Doctor Burnout Rate Approaches 50% [AUDIO]
There is a 50-50 chance that your doctor is under too much pressure at work. A new survey from the Mayo Clinic finds nearly half of the nation’s physicians (45.8%) suffer a symptom of burnout, based on a questionnaire completed by more than 7,000 respondents.
“Physicians save lives and alleviate suffering everyday, but they don’t have the time to celebrate those victories,” explains Larry Downs, CEO of the Medical Society of New Jersey. “They need to move on to the next patient in order to keep their practices open and meet the payroll needs for their employees.”
Downs says there’s so much downward pressure on healthcare in the United States, including administrative fees and complex documentation barriers, that physicians are forced to fit more patients into a day. In turn, doctors spend less time with each patient, making them prone to error and potentially increasing their liability.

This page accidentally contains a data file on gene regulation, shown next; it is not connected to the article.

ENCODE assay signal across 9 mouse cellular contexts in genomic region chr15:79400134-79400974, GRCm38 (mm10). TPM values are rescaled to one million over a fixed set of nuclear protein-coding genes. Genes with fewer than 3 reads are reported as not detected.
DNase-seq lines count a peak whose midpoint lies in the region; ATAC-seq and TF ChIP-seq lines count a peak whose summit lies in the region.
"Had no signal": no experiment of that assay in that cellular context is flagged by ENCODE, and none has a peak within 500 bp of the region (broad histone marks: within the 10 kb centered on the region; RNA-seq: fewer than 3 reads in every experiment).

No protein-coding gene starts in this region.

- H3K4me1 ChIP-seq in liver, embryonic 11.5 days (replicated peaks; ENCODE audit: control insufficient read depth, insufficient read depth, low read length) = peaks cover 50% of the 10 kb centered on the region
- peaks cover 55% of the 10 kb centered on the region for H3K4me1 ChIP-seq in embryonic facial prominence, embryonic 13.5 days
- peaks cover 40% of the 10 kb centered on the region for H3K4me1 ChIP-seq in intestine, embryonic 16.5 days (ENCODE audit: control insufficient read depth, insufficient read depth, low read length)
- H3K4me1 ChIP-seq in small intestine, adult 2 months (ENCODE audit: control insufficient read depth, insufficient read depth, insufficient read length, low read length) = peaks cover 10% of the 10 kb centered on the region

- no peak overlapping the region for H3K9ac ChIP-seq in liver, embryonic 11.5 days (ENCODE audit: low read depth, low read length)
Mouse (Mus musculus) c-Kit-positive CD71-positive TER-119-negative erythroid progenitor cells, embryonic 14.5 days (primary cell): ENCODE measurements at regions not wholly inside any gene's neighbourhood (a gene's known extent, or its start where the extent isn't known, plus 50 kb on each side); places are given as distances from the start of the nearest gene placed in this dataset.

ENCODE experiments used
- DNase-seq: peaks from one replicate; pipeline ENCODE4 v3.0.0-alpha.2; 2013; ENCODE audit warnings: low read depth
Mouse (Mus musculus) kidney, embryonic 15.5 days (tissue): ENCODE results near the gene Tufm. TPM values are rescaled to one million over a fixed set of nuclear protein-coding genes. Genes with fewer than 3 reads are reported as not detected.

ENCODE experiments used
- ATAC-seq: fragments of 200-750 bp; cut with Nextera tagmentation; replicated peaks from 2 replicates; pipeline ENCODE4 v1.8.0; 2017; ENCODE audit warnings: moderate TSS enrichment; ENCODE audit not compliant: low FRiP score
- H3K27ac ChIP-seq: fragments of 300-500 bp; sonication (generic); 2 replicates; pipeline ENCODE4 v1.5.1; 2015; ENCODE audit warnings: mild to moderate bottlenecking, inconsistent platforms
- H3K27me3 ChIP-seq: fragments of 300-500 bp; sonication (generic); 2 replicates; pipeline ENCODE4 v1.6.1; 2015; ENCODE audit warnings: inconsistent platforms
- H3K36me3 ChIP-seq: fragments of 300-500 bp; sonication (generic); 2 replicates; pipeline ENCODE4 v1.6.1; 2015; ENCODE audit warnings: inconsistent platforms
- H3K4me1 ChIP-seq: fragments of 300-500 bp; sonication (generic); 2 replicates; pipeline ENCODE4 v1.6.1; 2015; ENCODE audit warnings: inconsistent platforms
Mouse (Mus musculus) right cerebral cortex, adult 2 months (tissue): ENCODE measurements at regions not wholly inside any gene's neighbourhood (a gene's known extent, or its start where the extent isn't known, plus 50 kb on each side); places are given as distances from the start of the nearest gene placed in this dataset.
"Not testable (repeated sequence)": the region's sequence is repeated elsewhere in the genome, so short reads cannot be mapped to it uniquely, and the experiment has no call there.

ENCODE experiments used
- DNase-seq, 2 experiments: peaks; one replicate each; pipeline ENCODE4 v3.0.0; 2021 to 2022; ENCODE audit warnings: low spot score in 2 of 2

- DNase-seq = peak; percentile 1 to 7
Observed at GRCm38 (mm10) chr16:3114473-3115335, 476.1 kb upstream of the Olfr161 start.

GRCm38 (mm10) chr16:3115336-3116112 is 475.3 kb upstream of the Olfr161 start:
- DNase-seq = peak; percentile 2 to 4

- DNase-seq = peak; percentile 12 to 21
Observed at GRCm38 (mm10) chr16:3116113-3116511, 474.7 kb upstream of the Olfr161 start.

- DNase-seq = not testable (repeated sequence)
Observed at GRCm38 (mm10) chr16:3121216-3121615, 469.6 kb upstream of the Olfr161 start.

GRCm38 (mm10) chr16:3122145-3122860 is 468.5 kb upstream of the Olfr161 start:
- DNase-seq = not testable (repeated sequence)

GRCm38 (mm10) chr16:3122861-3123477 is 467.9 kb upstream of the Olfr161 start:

“It is a symptom of a failed healthcare system and one that needs to be fixed so that we can deliver better patient care and avoid burnout,” Downs says.
The demand for doctors will likely be turned to full blast in the years to come, as millions of Americans become newly-insured under the new health care law.
While the Medical Society supports team-based approaches to care (involving a patient with more professionals than just one doctor), Downs says, “The whole system needs to be moved to a more simple and less complex transaction if we’re going to allow physicians to have the time they need to treat patients.”
Meanwhile, a doctor shortage in the Garden State adds to the concerns of the medical community. Many physicians have delayed retirement due to the current status of the nation’s economy, but once it improves and more doctors exit, a “significant shortage” is predicted for New Jersey.
Downs adds, “I think it’s really important that the state consider making this place an attractive environment for new physicians because we will be in steep competition with other states.”
This can be done, according to Downs, by improving the state’s liability climate and reducing the red tape for services that do not directly contribute to patient care and safety.